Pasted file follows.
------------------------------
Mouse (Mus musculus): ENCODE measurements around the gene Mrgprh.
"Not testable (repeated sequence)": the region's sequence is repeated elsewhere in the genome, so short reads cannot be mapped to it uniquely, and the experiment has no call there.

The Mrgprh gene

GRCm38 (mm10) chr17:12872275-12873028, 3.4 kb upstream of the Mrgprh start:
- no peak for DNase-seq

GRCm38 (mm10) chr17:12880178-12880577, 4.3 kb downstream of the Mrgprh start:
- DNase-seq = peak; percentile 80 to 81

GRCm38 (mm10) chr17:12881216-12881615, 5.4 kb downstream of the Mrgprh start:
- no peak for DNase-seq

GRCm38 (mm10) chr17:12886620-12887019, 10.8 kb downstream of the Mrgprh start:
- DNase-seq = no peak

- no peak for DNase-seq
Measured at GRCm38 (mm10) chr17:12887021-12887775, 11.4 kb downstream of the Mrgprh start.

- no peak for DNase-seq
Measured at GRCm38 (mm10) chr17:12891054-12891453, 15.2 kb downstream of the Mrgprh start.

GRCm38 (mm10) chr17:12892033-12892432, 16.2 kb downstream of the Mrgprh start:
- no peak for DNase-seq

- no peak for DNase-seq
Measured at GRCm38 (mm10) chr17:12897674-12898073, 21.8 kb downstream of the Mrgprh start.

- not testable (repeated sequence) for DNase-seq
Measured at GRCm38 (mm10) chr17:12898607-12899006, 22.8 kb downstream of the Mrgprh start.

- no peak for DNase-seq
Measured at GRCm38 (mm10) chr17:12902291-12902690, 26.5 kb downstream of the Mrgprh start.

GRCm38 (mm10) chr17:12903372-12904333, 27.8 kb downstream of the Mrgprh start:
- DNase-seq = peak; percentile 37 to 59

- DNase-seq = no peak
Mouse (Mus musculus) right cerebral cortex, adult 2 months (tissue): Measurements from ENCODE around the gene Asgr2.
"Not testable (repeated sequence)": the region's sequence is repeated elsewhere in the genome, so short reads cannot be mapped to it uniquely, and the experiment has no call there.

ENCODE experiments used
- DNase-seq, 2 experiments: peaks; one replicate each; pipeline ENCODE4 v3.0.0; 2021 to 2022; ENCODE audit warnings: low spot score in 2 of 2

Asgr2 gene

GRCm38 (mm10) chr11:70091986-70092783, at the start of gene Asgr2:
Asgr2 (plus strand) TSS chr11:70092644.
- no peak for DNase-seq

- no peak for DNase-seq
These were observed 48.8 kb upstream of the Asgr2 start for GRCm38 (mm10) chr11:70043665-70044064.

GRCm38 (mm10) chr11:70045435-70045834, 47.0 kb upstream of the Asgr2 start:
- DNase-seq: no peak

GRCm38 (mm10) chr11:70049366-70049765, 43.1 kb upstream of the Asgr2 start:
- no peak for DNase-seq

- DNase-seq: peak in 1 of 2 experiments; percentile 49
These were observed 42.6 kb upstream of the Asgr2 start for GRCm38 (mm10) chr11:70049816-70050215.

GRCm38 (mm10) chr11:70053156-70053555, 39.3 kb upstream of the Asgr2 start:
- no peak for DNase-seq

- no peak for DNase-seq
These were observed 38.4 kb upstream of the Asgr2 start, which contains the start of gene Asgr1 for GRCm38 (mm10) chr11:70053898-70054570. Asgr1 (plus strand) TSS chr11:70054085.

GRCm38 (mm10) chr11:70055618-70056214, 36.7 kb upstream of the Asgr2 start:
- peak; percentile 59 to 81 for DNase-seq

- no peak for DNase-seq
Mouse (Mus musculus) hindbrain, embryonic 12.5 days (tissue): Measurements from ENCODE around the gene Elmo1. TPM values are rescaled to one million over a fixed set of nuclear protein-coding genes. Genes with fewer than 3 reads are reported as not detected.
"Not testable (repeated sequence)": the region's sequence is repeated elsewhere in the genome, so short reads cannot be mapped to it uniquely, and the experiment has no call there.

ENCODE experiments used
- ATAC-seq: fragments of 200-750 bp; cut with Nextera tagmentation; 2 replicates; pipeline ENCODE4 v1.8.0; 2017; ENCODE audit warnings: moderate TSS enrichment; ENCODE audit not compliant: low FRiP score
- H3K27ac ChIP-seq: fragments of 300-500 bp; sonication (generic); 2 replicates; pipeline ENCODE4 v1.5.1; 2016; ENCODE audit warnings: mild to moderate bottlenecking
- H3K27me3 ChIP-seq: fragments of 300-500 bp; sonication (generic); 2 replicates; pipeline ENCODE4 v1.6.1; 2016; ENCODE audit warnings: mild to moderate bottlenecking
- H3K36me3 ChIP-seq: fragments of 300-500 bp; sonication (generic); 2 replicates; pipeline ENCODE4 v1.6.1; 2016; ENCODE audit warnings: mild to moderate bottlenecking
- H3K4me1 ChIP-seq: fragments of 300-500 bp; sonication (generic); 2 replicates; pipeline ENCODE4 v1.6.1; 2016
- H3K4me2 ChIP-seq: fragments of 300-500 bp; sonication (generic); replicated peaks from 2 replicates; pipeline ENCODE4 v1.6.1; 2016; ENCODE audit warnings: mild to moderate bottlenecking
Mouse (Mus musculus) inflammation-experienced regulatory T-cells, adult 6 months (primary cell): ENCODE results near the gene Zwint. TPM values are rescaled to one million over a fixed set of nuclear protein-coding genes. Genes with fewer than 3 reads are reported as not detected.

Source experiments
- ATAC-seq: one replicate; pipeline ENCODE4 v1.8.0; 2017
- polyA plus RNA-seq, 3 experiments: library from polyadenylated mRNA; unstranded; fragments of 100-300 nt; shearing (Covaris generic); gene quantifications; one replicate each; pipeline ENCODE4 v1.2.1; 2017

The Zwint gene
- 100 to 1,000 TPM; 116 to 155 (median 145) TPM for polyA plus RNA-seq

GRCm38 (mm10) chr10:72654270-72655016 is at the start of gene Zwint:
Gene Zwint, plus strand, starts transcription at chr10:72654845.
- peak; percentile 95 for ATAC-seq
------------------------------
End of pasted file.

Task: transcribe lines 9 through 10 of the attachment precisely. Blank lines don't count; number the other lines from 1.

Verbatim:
- no peak for DNase-seq

GRCm38 (mm10) chr17:12886620-12887019, 10.8 kb downstream of the Mrgprh start: